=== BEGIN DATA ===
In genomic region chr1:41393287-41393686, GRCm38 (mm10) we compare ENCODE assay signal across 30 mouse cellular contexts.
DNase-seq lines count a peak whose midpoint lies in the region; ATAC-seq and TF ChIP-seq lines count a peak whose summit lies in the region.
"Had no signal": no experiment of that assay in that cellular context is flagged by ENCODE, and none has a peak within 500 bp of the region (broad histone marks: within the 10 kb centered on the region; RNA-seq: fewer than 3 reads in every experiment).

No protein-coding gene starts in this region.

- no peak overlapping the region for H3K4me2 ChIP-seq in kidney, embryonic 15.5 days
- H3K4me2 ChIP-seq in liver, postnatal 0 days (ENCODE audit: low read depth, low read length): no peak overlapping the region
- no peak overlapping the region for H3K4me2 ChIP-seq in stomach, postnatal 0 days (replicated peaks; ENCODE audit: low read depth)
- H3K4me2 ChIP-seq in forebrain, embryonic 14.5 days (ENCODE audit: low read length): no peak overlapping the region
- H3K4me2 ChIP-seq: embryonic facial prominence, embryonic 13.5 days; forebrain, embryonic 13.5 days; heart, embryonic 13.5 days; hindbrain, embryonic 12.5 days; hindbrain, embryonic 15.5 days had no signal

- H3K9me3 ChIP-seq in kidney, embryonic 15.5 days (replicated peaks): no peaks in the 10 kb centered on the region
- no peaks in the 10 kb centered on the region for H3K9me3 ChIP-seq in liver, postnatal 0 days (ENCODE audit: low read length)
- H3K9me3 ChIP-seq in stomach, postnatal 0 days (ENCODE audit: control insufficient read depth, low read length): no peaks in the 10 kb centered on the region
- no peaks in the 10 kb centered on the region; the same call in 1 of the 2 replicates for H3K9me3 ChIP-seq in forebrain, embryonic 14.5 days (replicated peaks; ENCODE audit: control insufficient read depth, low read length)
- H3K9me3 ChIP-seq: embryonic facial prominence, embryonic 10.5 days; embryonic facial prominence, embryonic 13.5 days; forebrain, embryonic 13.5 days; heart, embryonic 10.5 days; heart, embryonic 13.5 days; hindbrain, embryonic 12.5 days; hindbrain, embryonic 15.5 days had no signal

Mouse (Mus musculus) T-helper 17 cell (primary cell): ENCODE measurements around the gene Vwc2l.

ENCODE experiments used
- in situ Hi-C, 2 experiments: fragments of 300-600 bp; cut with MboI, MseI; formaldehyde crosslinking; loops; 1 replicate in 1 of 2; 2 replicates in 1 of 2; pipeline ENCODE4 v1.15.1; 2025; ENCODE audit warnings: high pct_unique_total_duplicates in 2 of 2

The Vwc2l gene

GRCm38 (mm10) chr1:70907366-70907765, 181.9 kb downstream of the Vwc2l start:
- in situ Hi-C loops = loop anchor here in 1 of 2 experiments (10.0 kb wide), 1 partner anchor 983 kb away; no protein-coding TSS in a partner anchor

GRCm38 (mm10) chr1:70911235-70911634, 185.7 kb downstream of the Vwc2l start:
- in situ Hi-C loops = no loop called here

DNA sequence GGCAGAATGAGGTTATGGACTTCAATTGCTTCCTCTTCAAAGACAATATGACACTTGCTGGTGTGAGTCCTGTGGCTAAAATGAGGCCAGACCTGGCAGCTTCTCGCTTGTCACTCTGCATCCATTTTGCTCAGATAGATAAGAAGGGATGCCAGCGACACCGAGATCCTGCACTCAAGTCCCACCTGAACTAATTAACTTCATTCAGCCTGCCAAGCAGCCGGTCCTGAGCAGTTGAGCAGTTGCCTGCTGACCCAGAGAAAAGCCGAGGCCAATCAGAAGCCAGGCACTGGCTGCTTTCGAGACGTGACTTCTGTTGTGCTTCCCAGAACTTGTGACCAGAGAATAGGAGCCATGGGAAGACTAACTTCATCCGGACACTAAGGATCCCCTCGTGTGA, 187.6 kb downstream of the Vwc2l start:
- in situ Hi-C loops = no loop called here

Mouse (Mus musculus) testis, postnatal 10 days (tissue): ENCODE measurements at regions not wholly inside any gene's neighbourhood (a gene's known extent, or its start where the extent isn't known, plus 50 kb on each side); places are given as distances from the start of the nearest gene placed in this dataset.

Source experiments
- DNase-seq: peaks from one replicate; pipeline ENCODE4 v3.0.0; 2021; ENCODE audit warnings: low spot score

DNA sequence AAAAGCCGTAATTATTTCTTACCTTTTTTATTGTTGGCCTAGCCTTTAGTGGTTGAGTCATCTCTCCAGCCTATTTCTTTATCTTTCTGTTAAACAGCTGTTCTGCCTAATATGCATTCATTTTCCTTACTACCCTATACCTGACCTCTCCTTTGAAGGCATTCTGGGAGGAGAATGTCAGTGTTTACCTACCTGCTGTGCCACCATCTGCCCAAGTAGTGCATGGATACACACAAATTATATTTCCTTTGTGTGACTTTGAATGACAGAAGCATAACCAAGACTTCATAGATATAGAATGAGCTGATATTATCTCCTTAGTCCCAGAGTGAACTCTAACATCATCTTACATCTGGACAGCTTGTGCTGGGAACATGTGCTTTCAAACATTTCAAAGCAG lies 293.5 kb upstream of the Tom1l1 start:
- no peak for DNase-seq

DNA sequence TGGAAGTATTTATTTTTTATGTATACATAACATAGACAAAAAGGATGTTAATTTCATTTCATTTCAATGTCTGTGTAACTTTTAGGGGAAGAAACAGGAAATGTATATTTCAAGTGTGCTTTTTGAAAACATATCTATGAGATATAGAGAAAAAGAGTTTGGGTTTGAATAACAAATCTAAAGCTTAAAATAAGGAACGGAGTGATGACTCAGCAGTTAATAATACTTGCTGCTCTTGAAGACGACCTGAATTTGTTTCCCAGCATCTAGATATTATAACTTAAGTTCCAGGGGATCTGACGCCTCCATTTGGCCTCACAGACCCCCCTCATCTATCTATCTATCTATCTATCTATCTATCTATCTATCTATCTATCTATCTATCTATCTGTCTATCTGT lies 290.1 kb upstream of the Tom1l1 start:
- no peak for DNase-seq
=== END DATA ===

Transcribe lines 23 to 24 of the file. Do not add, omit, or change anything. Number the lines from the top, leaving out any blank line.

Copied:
DNA sequence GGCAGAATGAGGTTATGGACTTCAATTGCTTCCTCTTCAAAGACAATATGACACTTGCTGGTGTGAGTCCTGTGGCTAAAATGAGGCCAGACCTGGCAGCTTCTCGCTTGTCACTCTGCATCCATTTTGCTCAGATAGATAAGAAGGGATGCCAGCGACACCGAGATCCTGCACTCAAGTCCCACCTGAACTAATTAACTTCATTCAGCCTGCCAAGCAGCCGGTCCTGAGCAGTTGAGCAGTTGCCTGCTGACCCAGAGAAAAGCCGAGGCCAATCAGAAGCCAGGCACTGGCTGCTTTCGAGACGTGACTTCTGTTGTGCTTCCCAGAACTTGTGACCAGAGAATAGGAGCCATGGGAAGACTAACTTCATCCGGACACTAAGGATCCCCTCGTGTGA, 187.6 kb downstream of the Vwc2l start:
- in situ Hi-C loops = no loop called here